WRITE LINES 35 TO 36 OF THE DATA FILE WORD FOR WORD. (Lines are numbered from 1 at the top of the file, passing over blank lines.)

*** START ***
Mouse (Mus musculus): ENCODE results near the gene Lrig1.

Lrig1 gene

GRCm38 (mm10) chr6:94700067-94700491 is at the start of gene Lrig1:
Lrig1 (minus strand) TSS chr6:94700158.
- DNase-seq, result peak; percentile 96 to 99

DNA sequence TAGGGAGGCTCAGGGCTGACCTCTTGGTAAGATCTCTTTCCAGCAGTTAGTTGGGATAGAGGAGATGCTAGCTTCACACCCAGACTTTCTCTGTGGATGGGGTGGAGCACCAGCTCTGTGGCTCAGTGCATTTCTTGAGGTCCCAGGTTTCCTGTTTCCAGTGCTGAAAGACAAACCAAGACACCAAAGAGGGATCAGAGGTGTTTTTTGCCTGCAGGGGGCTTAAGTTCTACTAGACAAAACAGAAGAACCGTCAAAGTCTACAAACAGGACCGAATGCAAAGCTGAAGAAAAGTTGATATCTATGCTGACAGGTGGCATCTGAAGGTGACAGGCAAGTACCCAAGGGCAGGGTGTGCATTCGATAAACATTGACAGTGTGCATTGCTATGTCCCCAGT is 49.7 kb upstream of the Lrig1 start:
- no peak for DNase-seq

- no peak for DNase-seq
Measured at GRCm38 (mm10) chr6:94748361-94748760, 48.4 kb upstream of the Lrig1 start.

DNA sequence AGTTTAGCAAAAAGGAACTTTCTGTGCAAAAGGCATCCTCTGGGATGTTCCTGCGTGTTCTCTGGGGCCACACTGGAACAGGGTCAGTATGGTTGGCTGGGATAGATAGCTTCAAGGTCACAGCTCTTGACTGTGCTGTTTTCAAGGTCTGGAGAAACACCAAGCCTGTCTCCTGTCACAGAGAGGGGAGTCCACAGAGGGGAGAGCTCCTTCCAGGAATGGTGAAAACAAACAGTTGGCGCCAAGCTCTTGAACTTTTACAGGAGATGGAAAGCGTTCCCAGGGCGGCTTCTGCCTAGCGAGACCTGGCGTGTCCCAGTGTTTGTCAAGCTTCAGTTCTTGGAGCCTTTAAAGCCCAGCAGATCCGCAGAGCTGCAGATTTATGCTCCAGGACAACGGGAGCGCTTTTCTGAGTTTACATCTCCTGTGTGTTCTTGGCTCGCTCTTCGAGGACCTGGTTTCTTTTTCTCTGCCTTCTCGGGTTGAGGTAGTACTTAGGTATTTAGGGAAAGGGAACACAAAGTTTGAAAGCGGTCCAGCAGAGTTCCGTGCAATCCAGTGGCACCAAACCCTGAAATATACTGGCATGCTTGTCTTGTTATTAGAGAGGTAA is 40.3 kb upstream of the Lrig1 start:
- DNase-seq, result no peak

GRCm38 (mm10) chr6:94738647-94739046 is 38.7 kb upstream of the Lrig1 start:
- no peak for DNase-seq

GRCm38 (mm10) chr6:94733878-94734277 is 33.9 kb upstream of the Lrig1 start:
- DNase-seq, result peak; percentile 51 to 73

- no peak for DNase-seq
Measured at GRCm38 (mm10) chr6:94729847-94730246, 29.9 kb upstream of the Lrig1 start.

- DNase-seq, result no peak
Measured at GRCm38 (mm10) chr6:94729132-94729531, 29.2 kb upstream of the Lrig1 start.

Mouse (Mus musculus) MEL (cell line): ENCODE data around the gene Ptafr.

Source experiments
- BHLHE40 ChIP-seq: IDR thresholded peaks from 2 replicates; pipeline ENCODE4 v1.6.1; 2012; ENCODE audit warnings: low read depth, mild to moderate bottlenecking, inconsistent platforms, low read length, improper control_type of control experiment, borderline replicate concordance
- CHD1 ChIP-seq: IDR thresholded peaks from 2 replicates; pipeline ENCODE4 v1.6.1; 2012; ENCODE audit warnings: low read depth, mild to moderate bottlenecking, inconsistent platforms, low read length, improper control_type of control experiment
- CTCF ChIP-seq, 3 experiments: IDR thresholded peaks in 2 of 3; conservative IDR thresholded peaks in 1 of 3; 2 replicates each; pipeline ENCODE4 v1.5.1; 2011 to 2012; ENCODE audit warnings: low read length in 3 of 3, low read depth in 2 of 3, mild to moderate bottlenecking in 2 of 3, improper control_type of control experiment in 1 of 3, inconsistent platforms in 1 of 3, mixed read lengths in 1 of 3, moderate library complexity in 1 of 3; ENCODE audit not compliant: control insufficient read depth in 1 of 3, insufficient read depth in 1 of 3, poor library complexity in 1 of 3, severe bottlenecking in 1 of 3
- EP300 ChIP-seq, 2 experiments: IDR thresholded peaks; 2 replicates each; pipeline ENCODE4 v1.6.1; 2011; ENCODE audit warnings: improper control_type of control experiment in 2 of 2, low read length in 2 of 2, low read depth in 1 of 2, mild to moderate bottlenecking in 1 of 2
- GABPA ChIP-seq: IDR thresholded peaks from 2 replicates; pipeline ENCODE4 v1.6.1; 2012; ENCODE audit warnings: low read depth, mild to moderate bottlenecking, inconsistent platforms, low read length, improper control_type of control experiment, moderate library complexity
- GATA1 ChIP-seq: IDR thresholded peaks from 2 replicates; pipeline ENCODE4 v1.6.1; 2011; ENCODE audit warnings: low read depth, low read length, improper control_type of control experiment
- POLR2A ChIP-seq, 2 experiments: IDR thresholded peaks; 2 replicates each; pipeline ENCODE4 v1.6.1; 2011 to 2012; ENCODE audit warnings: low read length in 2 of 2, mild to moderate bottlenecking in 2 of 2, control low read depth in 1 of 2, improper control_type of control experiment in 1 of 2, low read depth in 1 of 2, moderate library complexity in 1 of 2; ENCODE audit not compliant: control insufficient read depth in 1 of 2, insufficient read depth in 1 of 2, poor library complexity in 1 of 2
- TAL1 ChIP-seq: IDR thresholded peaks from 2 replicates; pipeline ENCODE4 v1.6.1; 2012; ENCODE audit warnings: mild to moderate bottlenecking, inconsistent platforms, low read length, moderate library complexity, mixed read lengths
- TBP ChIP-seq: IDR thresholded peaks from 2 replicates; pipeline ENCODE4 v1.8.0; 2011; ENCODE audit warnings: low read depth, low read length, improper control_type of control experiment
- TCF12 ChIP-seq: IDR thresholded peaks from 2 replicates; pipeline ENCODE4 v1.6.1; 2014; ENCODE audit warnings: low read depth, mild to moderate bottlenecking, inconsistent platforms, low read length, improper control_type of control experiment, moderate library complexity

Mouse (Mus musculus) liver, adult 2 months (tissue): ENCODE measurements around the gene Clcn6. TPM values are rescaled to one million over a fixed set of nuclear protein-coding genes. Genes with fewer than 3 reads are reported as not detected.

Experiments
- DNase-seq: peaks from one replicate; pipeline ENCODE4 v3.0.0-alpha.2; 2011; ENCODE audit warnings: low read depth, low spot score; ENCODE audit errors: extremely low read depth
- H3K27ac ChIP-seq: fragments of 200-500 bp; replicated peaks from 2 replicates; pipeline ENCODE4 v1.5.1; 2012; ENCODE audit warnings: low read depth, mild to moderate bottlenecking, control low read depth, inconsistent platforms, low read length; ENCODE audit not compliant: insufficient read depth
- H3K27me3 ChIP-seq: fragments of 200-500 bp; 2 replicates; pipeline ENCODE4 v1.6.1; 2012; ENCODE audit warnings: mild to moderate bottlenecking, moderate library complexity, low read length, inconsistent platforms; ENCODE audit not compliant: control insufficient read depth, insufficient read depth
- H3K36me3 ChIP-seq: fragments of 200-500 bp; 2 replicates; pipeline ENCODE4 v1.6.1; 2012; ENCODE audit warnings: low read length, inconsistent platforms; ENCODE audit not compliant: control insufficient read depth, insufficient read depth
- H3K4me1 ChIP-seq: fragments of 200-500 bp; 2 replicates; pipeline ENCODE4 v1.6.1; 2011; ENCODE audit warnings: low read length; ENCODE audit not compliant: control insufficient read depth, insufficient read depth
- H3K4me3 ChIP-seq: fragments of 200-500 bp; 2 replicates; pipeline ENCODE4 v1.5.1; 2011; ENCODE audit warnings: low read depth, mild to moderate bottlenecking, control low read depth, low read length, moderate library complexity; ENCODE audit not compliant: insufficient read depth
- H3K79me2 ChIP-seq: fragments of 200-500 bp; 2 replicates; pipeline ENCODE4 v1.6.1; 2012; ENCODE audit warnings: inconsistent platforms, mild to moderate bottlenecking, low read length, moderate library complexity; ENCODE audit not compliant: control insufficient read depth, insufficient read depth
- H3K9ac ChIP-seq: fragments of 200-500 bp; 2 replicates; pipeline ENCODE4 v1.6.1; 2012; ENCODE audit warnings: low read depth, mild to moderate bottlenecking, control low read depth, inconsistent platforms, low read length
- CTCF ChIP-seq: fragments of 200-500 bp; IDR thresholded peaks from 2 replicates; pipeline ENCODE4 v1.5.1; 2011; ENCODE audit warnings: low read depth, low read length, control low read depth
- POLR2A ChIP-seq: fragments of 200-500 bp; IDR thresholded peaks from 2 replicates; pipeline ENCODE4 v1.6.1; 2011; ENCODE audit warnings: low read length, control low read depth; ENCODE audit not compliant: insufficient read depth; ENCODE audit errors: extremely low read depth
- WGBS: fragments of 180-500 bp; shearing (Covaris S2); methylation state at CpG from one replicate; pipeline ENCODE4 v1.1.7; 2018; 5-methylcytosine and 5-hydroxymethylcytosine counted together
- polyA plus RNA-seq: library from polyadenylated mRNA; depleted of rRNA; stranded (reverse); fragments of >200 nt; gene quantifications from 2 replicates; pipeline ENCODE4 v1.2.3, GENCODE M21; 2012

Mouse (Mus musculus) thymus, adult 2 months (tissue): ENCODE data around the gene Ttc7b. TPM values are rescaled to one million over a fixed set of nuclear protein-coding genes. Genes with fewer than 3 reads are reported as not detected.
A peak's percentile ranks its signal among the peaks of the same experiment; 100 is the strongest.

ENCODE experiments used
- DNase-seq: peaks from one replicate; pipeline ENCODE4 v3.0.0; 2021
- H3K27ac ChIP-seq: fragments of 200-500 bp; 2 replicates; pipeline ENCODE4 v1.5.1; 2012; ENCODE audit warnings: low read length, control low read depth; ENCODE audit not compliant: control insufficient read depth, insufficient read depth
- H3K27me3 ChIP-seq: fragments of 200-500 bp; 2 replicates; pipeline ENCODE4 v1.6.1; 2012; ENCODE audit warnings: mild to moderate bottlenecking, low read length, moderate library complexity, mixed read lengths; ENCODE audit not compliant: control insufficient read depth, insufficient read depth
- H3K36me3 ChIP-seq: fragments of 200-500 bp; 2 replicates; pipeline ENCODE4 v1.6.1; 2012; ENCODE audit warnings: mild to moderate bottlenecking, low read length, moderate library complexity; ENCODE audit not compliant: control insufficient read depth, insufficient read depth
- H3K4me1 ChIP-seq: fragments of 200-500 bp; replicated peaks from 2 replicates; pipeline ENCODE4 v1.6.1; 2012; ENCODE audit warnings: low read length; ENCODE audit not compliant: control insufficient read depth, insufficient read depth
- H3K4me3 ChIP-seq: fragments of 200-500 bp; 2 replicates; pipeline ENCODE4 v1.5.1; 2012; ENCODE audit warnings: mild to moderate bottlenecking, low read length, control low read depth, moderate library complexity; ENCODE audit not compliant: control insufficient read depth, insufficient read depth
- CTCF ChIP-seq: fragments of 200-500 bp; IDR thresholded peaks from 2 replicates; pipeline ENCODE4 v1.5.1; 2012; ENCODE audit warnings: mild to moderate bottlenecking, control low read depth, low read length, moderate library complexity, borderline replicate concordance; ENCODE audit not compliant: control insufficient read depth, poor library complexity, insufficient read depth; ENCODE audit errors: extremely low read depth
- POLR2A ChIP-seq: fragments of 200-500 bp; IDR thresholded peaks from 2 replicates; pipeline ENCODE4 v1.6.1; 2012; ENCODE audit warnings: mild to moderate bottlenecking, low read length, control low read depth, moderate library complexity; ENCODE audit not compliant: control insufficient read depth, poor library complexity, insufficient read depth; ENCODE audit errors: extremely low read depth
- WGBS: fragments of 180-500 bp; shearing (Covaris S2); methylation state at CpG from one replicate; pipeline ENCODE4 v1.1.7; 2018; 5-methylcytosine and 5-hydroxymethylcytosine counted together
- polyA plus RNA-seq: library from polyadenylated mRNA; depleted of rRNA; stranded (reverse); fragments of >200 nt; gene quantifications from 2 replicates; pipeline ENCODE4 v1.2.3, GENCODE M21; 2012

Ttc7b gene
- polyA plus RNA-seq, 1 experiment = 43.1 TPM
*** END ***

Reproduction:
- H3K27ac ChIP-seq: fragments of 200-500 bp; replicated peaks from 2 replicates; pipeline ENCODE4 v1.5.1; 2012; ENCODE audit warnings: low read depth, mild to moderate bottlenecking, control low read depth, inconsistent platforms, low read length; ENCODE audit not compliant: insufficient read depth
- H3K27me3 ChIP-seq: fragments of 200-500 bp; 2 replicates; pipeline ENCODE4 v1.6.1; 2012; ENCODE audit warnings: mild to moderate bottlenecking, moderate library complexity, low read length, inconsistent platforms; ENCODE audit not compliant: control insufficient read depth, insufficient read depth